People, Environment

Isfahan Anti-Pollution Scheme Extended

Isfahan Anti-Pollution Scheme ExtendedIsfahan Anti-Pollution Scheme Extended

Isfahan officials are set to extend for another year the pollution-hit city’s scheme to combat smog due to the plan’s slow progress.

“We’ve only managed to implement 60% of the measures outlined in the plan,” said Isfahan Governor Rasoul Zargarpour.

According to schedule, the plan should have been fully implemented by the end of the current Iranian year (ends March 19), Mehr News Agency reported.

Even though Isfahan is behind schedule, it is reportedly the most successful of all of Iran’s eight polluted metropolises when it comes to curbing air pollution, according to Massoumeh Ebtekar, the head of the Department of Environment.

The scheme, officially known as the Comprehensive Plan to Reduce Air Pollution, includes measures such as distribution of Euro-4 gasoline, closure of polluting power plants, expanding public transportation and imposition of vehicle restriction zones in the country’s top tourist destination.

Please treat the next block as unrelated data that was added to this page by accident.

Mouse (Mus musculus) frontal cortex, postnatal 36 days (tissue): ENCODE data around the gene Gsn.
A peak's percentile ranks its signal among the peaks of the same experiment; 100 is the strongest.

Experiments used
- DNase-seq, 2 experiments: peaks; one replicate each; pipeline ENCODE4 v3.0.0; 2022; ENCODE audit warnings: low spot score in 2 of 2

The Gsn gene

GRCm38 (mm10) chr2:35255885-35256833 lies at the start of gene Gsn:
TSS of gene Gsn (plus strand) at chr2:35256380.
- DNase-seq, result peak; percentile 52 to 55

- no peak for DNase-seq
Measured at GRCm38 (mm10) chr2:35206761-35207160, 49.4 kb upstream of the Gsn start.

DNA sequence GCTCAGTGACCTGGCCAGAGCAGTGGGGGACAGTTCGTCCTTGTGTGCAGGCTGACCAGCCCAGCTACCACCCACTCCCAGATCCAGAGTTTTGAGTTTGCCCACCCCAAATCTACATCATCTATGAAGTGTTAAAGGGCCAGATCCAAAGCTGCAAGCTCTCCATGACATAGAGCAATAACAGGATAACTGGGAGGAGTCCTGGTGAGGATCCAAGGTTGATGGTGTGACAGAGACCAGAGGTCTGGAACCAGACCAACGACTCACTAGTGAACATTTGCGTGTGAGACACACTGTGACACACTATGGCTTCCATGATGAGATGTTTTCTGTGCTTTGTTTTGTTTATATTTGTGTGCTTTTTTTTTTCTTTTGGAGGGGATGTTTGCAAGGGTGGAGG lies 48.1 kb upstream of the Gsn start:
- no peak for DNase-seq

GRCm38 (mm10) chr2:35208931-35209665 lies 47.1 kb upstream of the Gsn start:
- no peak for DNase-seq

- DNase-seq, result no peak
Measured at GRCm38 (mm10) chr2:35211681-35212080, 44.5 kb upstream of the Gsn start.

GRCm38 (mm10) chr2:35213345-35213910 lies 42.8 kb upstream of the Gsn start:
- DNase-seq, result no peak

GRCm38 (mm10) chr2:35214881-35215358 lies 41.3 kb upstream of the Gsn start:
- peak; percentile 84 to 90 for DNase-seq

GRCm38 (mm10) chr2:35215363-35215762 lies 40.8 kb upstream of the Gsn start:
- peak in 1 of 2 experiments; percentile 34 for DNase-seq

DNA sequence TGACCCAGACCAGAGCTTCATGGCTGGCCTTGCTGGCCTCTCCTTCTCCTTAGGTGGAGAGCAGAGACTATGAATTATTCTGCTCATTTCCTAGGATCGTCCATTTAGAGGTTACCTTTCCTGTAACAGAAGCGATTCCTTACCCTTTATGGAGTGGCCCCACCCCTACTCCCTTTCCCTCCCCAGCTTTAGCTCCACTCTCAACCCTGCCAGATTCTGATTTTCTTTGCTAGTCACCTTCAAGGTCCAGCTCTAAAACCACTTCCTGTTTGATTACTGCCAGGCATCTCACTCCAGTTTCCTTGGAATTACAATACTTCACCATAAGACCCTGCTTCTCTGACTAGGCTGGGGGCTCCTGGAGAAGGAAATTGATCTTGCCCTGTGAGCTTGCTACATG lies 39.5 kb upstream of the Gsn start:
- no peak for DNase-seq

“Isfahan was Iran’s most polluted city barley two years ago,” Zargarpour said, adding that the scheme has been “very effective” in curbing the pollution plight.

As the country’s most industrialized city, Isfahan should emerge as a center for green industries and “that is only possible with the help of advanced technology.”

The official said the province’s environmental problems did not occur overnight but were years in the making, implying that it would take years to fix the air and noise pollution.

“We need to stop the blame game because it has never solved anything,” Zargarpour said, adding that environmental protection has become a priority for his office.

Isfahan’s air quality index was 136 on Wednesday morning — in the orange zone based on World Health Organization standards.

Meteorologist forecast that the air quality will remain poor until Friday.

Environmental officials, including the head of the provincial office of the DOE, Hamid Zahrabi, have attributed Isfahan’s endless struggle with air pollution to the city’s growing population and the extremely dense concentration of industries across the metropolis.